*Although the WHO as a whole has been consistently pro-poison, the IARC is out of step with the dominant corporate/reductionist ideological framework, instead emphasizing environmental factors in cancer causation:
 
“Emphasis is placed on elucidating the role of environmental and lifestyle risk factors and studying their interplay with genetic background in population-based studies and appropriate experimental models. This emphasis reflects the understanding that most cancers are, directly or indirectly, linked to environmental factors and thus are preventable.”
 
The proposition that cancer is preventable runs directly counter to the dominant science ideology which views cancer as arising from genetic determinism and/or “bad luck” and the only acceptable response to be massively expensive and interventionist “cures” supervised by Big Drug and other corporate sectors. This is why the corporate scientific establishment, regulators like the EPA and EFSA, and the corporate media all despise the IARC. And this is why Reuters has embarked on a vendetta against the agency.
 
I often ponder the irony that even among “decent” people the great heroic metaphor is “curing cancer”, while someone like me who has dedicated my life to preventing cancer is beyond the pale. That’s because even the good people do demand their worthless expensive destructive junk, and the basic template applies not just to corporate-controlled institutions but to everyone. Even cancer must be dealt with only within the framework which exalts productionism, consumerism, technocracy, corporate rule as normal and normative. Even efforts against cancer must never hinder this imperative. Among the people of the system, its supporters and its tacit followers, there is consensus on this.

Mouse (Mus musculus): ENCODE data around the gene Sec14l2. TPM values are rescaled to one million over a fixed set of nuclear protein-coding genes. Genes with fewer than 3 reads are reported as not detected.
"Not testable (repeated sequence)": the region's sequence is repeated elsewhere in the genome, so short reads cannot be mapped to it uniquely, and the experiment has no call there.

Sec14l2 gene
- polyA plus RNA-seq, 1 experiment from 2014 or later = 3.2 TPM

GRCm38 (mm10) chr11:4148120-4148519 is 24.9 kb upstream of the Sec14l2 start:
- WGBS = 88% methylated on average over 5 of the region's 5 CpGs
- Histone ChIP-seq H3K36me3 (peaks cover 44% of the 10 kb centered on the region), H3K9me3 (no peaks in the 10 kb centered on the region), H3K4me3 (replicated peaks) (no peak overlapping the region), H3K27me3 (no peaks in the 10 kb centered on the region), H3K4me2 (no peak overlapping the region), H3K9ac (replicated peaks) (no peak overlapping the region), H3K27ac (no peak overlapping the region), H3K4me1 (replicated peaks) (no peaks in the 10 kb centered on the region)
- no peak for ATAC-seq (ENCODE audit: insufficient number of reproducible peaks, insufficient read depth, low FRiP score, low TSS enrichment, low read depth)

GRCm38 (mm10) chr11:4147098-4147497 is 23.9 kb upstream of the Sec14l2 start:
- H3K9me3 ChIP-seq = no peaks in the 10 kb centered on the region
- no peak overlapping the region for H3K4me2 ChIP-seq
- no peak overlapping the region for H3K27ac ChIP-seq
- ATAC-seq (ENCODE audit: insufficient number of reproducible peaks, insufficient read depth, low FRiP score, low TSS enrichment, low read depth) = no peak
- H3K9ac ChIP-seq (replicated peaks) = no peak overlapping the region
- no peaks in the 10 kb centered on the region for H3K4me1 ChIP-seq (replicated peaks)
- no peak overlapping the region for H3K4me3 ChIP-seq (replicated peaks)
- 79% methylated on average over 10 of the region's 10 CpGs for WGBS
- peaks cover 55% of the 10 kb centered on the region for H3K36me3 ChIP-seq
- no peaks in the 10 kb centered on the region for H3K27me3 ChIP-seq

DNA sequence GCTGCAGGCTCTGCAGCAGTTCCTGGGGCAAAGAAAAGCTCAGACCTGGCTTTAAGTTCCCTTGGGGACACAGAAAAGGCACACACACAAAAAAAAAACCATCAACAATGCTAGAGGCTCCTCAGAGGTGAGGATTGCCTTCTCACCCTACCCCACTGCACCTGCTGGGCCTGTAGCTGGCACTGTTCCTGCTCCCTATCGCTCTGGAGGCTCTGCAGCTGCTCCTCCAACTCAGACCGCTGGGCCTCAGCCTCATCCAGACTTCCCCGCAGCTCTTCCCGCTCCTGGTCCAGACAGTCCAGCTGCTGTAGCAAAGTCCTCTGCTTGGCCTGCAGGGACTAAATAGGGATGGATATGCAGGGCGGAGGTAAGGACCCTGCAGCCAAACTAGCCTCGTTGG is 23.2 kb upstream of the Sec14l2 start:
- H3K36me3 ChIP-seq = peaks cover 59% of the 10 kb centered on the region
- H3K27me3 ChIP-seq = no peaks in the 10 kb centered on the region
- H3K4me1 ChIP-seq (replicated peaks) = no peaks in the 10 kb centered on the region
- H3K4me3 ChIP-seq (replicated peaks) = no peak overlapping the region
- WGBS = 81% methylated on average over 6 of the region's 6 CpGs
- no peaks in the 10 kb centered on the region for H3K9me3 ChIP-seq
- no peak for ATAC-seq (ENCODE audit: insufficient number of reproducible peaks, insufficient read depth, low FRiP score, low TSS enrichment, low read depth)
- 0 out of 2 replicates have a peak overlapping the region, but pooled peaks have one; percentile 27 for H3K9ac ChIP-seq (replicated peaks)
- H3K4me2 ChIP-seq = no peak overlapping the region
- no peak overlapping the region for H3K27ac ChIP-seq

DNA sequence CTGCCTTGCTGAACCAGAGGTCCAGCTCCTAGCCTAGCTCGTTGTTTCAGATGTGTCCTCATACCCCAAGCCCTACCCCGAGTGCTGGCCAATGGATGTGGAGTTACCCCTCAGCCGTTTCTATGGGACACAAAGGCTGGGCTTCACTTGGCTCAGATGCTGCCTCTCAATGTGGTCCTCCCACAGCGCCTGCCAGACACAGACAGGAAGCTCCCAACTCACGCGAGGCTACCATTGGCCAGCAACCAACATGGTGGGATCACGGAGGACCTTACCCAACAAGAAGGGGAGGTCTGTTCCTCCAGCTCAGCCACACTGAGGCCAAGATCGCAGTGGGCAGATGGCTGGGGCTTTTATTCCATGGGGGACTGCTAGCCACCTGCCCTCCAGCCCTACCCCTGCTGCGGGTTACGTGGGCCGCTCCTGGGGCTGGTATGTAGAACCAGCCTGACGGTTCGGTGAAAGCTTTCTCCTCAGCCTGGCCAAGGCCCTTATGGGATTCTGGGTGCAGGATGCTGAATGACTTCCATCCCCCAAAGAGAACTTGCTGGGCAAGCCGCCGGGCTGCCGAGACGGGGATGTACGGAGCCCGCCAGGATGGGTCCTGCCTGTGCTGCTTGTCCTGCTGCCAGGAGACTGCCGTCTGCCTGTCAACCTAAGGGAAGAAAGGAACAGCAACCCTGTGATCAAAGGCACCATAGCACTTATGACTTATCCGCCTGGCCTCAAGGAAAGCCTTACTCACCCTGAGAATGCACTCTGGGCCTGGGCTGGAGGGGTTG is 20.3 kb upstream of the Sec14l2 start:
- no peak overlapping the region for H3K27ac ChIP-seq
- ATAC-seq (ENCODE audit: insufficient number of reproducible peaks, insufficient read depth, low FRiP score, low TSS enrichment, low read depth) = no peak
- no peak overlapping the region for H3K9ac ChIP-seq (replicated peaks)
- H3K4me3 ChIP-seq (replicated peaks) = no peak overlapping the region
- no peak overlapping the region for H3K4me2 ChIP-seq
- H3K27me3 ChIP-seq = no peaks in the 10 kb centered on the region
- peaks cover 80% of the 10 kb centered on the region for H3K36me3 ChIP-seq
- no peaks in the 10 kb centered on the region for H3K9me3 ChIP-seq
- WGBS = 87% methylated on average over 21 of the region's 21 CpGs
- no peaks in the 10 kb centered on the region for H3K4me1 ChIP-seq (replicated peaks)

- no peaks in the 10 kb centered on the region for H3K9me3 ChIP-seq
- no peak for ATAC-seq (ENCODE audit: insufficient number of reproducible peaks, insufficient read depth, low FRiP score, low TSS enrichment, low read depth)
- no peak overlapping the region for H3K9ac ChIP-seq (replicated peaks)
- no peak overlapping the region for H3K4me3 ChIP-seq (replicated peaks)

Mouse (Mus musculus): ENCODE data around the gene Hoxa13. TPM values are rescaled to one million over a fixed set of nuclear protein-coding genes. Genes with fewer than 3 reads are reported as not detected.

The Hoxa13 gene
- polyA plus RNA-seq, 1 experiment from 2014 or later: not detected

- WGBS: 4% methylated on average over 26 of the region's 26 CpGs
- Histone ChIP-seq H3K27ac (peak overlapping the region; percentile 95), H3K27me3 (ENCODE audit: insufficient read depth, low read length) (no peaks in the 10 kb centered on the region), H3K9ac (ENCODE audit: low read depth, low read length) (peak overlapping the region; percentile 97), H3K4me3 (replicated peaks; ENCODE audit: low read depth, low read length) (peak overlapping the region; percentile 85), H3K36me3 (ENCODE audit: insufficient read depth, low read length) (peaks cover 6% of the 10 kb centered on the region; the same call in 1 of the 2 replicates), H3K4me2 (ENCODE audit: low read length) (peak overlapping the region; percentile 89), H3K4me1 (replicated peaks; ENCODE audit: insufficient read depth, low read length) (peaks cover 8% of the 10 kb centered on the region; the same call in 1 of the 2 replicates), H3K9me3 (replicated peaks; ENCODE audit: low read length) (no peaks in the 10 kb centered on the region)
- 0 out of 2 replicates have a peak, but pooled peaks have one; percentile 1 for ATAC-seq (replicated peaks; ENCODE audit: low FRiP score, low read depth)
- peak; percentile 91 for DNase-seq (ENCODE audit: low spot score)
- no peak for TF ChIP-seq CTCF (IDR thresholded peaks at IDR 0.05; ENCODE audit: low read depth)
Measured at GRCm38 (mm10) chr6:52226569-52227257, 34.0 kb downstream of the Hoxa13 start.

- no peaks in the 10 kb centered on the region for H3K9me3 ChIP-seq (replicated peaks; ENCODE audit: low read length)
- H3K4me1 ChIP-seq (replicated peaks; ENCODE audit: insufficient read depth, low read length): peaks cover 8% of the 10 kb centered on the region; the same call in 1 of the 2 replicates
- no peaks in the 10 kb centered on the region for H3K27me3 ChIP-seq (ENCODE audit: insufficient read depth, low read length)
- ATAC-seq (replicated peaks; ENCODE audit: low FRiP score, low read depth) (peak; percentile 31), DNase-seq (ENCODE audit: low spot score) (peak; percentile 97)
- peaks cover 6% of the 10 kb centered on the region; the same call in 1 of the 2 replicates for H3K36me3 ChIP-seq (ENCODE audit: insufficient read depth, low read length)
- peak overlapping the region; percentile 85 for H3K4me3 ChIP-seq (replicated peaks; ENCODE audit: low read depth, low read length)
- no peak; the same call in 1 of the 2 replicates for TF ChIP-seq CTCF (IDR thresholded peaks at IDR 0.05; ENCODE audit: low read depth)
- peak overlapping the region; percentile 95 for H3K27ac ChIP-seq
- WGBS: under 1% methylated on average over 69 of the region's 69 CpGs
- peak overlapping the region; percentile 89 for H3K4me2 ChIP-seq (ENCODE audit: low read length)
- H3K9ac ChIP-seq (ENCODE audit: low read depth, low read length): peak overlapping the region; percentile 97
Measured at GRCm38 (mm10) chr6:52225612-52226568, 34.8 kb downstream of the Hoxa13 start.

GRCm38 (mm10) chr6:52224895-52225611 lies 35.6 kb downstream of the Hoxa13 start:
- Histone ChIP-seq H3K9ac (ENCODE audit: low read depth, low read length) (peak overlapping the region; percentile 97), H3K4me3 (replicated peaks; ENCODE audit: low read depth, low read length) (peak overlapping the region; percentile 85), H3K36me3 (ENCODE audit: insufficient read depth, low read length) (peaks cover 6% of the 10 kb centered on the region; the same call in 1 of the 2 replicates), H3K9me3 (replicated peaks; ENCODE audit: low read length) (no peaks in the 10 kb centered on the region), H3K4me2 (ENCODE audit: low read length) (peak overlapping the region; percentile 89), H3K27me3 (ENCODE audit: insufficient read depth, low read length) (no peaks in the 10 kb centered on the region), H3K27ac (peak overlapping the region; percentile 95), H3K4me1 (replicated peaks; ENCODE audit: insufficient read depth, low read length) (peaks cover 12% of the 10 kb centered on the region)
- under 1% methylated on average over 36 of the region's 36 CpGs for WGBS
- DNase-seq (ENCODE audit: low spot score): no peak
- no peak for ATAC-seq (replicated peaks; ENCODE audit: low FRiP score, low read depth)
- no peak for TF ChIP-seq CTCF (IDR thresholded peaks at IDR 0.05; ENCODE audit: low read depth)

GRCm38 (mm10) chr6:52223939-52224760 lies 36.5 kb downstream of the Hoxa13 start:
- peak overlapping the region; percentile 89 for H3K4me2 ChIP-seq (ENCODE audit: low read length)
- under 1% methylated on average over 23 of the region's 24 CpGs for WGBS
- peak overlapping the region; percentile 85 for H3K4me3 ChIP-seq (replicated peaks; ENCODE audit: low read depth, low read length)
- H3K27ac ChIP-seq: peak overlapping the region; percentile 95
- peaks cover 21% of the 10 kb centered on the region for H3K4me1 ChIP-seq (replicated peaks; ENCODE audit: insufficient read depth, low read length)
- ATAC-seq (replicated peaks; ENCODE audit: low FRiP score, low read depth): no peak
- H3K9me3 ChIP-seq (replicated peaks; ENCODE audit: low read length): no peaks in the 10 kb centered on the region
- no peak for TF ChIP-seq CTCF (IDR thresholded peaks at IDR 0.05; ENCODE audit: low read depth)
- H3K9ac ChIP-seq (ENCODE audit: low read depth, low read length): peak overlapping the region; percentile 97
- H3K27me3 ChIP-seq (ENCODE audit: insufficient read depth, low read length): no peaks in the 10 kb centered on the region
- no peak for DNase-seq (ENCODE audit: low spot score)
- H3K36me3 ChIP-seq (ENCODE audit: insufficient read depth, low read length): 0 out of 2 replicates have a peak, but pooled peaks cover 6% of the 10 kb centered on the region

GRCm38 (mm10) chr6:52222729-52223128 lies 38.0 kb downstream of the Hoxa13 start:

2 Comments

  1. Further reading:

    https://www.independentsciencenews.org/health/genetics-is-giving-way-to-a-new-science-of-life/

    https://www.independentsciencenews.org/health/why-cancer-research-has-stalled/

    By far the biggest elephant in the room on this topic is the relationship between diet and disease. The science in favor of a largely or fully plant-based diet (whole food) is beyond strong, it is revolutionary. We can reverse diseases that began in childhood (heart disease) in a matter of months to a couple of years, just with dietary intervention. People are alive today because of this.

    All one needs to know about today’s medicine and science is that this revolution hasn’t been fully embraced, widely adopted and taught – the last thing this institutionalizes system wants is real results that serve actual people.

    But as you say, the cultists believe that corporate science is what science “is”, so the cannibalistic rituals of our day continue.

    Comment by Bob — December 14, 2017 @ 2:14 pm

    • Yes, here too it seems humanity needs to build and propagate the new framework from outside the existing system. It’s good that all the necessary criteria overlap: Agroecology and the wholesome diet that goes with it is the solution in every case.

      I’ve read both of those pieces before and they’re good; I recommend them to anyone else reading this.

      Comment by Russ — December 14, 2017 @ 2:30 pm